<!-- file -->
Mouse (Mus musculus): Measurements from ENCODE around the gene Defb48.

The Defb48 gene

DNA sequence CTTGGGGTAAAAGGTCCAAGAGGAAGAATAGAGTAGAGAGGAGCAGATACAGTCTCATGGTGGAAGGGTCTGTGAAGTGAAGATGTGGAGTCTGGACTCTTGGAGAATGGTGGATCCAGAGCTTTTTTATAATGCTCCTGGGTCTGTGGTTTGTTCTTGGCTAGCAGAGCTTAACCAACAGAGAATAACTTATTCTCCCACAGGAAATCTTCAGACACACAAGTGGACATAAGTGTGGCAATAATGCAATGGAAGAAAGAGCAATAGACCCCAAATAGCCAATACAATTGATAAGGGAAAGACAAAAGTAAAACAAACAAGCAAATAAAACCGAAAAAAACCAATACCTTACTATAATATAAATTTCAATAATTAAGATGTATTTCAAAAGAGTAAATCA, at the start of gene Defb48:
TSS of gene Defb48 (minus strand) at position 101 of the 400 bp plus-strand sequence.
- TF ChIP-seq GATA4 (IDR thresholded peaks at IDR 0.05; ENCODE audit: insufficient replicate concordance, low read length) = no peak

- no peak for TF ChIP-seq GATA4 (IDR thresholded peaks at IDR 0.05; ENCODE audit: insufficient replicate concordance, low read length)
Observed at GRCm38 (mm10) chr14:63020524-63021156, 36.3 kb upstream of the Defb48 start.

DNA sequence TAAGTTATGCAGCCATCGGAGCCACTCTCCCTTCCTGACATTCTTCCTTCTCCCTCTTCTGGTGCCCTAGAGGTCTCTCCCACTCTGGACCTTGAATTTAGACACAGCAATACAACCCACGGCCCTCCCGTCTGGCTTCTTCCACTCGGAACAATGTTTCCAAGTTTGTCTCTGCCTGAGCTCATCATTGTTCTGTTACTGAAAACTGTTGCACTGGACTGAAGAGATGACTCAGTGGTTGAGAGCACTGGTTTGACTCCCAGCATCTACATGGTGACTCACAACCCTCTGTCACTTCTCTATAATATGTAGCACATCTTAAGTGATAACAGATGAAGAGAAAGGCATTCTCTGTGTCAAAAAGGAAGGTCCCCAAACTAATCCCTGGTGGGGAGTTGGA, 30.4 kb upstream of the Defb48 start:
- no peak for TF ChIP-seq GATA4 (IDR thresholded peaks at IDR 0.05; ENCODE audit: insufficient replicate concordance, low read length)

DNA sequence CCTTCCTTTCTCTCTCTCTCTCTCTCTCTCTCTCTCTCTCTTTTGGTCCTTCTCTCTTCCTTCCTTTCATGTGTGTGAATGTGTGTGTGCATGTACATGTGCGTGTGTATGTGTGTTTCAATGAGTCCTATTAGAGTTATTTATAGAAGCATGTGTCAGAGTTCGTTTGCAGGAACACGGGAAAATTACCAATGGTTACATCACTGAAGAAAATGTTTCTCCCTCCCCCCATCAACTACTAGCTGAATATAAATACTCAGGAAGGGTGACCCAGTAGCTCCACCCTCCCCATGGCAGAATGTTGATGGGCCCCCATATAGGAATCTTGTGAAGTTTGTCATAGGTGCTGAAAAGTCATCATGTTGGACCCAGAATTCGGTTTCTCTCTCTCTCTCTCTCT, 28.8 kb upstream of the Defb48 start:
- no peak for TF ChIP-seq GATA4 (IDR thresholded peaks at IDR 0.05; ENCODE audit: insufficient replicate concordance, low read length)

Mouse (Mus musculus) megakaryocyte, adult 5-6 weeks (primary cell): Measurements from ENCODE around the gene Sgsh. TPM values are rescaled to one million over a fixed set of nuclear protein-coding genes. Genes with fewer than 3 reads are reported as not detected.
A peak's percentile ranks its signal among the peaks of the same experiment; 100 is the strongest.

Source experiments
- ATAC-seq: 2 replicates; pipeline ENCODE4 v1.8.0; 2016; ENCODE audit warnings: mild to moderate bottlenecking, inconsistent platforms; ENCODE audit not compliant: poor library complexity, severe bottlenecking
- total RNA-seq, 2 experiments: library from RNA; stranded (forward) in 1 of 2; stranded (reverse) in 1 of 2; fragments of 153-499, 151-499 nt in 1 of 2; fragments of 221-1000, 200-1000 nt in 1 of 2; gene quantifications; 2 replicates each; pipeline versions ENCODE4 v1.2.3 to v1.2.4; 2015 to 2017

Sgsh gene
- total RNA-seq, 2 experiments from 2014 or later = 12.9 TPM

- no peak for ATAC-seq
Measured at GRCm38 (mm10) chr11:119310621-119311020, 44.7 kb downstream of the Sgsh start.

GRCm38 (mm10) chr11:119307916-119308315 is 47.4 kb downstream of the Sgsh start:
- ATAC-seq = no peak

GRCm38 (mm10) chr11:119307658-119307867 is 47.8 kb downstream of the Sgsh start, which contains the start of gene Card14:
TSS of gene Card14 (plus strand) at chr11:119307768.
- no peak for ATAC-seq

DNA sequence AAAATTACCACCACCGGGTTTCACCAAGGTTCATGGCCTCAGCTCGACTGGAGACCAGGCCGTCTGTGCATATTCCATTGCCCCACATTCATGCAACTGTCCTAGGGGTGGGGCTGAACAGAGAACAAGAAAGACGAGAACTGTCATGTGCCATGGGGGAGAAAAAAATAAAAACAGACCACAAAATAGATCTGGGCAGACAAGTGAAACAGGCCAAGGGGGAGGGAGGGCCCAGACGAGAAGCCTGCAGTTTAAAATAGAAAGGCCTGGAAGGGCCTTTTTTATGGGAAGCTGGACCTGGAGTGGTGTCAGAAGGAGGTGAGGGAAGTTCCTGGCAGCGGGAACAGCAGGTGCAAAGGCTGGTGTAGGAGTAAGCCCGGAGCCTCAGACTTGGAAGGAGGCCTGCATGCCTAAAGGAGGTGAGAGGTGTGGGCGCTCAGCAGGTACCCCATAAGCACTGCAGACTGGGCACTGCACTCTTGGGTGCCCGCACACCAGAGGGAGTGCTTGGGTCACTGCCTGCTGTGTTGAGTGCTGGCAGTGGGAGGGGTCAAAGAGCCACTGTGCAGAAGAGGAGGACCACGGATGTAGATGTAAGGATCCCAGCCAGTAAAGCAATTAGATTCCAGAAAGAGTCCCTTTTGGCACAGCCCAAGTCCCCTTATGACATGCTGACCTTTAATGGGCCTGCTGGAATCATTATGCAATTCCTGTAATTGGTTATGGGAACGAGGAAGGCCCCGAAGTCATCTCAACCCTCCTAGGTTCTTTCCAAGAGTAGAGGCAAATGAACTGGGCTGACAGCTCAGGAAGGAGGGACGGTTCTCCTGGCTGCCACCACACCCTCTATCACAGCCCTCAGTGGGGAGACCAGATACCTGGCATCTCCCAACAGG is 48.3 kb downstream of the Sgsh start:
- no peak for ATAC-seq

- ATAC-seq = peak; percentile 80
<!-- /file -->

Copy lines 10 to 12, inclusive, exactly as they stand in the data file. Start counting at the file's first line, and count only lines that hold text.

DNA sequence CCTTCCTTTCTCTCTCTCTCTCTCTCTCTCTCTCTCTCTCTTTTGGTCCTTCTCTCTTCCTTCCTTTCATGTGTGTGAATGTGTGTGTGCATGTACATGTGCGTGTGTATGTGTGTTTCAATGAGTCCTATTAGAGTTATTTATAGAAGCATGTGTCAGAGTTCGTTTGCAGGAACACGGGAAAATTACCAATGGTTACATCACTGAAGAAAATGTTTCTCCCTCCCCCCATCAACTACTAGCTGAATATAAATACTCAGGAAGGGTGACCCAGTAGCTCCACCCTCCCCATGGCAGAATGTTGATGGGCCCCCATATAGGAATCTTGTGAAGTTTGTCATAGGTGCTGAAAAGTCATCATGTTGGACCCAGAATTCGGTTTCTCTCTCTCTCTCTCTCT, 28.8 kb upstream of the Defb48 start:
- no peak for TF ChIP-seq GATA4 (IDR thresholded peaks at IDR 0.05; ENCODE audit: insufficient replicate concordance, low read length)

Mouse (Mus musculus) megakaryocyte, adult 5-6 weeks (primary cell): Measurements from ENCODE around the gene Sgsh. TPM values are rescaled to one million over a fixed set of nuclear protein-coding genes. Genes with fewer than 3 reads are reported as not detected.